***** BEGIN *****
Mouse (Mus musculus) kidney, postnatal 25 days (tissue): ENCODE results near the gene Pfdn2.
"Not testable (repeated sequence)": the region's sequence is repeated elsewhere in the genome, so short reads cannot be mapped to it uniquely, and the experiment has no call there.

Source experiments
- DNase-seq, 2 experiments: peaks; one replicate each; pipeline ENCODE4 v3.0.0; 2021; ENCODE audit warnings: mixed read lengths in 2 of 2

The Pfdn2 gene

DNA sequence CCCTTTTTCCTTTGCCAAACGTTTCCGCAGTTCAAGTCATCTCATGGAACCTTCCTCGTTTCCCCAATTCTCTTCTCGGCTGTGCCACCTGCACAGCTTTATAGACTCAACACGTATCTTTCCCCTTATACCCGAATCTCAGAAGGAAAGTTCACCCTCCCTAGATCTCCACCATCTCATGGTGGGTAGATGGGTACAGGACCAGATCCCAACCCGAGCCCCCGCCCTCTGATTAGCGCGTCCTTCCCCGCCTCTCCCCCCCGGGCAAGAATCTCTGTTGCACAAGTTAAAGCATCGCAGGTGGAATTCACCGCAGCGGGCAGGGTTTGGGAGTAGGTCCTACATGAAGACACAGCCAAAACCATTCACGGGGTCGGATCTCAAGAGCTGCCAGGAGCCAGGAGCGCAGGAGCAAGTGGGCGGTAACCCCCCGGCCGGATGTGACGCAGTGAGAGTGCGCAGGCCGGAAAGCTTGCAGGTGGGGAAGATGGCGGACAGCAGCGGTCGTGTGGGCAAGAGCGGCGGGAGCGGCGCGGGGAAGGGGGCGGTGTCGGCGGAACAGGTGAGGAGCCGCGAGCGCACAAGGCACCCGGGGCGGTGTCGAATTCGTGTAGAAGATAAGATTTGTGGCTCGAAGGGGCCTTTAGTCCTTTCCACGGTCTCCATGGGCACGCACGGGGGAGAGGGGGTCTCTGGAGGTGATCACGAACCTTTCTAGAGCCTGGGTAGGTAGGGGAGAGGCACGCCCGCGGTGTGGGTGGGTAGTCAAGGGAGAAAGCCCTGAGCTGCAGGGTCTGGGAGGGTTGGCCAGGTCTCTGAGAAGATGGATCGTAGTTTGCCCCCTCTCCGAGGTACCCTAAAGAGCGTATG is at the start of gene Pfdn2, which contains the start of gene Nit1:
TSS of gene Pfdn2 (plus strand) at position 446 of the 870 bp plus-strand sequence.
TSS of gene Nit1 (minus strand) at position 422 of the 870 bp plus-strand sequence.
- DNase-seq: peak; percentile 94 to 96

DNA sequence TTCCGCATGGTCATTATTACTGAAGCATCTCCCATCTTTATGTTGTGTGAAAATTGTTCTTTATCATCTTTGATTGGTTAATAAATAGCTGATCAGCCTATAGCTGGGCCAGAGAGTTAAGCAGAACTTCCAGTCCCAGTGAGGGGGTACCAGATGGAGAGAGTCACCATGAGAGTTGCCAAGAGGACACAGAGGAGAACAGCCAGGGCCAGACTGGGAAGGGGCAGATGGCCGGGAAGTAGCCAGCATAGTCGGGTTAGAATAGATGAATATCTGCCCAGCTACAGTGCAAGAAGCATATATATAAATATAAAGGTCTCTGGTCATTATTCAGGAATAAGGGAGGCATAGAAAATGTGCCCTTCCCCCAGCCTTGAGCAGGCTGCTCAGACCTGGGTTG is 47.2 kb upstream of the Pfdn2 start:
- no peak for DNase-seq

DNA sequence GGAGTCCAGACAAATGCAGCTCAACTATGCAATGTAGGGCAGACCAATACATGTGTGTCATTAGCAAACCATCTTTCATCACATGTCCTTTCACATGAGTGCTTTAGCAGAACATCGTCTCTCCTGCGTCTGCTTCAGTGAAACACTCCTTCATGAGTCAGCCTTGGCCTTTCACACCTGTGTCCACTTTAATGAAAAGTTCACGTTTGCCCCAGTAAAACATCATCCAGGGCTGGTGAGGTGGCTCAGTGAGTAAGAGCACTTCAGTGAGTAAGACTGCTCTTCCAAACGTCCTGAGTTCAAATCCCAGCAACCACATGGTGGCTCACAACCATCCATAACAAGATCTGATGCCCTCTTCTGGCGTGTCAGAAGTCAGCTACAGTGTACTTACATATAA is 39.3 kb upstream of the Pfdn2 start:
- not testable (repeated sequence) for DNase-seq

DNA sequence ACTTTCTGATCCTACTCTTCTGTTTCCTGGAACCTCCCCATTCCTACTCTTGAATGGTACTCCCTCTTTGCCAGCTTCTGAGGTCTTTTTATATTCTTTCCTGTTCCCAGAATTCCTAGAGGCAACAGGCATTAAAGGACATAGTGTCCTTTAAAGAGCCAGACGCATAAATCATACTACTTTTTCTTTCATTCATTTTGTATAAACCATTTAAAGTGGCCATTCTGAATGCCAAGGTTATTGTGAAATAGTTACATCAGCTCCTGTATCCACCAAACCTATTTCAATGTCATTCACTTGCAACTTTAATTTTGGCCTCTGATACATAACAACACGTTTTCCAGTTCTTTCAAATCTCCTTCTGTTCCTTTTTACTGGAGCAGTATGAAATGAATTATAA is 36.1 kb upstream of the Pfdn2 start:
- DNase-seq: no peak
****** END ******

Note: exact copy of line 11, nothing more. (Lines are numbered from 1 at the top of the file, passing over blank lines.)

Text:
- no peak for DNase-seq